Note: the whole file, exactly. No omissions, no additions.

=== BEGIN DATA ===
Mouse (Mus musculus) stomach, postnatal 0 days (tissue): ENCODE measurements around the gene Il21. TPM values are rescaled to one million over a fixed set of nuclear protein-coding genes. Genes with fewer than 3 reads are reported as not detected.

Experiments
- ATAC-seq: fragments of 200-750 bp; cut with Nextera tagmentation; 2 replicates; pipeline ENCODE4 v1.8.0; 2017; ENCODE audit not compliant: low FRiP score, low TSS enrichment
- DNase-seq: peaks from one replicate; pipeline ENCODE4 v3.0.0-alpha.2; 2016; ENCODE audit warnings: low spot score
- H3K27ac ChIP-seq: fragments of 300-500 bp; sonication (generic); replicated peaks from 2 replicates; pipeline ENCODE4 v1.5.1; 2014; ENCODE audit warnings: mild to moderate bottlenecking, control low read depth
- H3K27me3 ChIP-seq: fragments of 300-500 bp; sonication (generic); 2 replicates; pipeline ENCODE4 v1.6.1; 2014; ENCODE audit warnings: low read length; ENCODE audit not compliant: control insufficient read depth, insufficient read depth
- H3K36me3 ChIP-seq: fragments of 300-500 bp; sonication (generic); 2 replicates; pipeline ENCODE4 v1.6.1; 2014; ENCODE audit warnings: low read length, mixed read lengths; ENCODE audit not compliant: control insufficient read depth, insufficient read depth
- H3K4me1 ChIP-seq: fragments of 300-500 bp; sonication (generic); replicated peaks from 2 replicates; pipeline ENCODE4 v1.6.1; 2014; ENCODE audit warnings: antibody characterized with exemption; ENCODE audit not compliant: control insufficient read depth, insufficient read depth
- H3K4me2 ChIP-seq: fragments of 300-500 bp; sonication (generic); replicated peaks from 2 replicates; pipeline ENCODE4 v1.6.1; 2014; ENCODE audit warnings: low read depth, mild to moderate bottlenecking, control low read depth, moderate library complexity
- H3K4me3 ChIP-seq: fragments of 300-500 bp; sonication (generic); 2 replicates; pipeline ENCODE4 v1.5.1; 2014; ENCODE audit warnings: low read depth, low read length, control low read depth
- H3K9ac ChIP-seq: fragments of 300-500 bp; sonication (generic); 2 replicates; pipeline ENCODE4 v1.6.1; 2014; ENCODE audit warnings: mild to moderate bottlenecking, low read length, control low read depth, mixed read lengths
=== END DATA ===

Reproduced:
Mouse (Mus musculus) stomach, postnatal 0 days (tissue): ENCODE measurements around the gene Il21. TPM values are rescaled to one million over a fixed set of nuclear protein-coding genes. Genes with fewer than 3 reads are reported as not detected.

Experiments
- ATAC-seq: fragments of 200-750 bp; cut with Nextera tagmentation; 2 replicates; pipeline ENCODE4 v1.8.0; 2017; ENCODE audit not compliant: low FRiP score, low TSS enrichment
- DNase-seq: peaks from one replicate; pipeline ENCODE4 v3.0.0-alpha.2; 2016; ENCODE audit warnings: low spot score
- H3K27ac ChIP-seq: fragments of 300-500 bp; sonication (generic); replicated peaks from 2 replicates; pipeline ENCODE4 v1.5.1; 2014; ENCODE audit warnings: mild to moderate bottlenecking, control low read depth
- H3K27me3 ChIP-seq: fragments of 300-500 bp; sonication (generic); 2 replicates; pipeline ENCODE4 v1.6.1; 2014; ENCODE audit warnings: low read length; ENCODE audit not compliant: control insufficient read depth, insufficient read depth
- H3K36me3 ChIP-seq: fragments of 300-500 bp; sonication (generic); 2 replicates; pipeline ENCODE4 v1.6.1; 2014; ENCODE audit warnings: low read length, mixed read lengths; ENCODE audit not compliant: control insufficient read depth, insufficient read depth
- H3K4me1 ChIP-seq: fragments of 300-500 bp; sonication (generic); replicated peaks from 2 replicates; pipeline ENCODE4 v1.6.1; 2014; ENCODE audit warnings: antibody characterized with exemption; ENCODE audit not compliant: control insufficient read depth, insufficient read depth
- H3K4me2 ChIP-seq: fragments of 300-500 bp; sonication (generic); replicated peaks from 2 replicates; pipeline ENCODE4 v1.6.1; 2014; ENCODE audit warnings: low read depth, mild to moderate bottlenecking, control low read depth, moderate library complexity
- H3K4me3 ChIP-seq: fragments of 300-500 bp; sonication (generic); 2 replicates; pipeline ENCODE4 v1.5.1; 2014; ENCODE audit warnings: low read depth, low read length, control low read depth
- H3K9ac ChIP-seq: fragments of 300-500 bp; sonication (generic); 2 replicates; pipeline ENCODE4 v1.6.1; 2014; ENCODE audit warnings: mild to moderate bottlenecking, low read length, control low read depth, mixed read lengths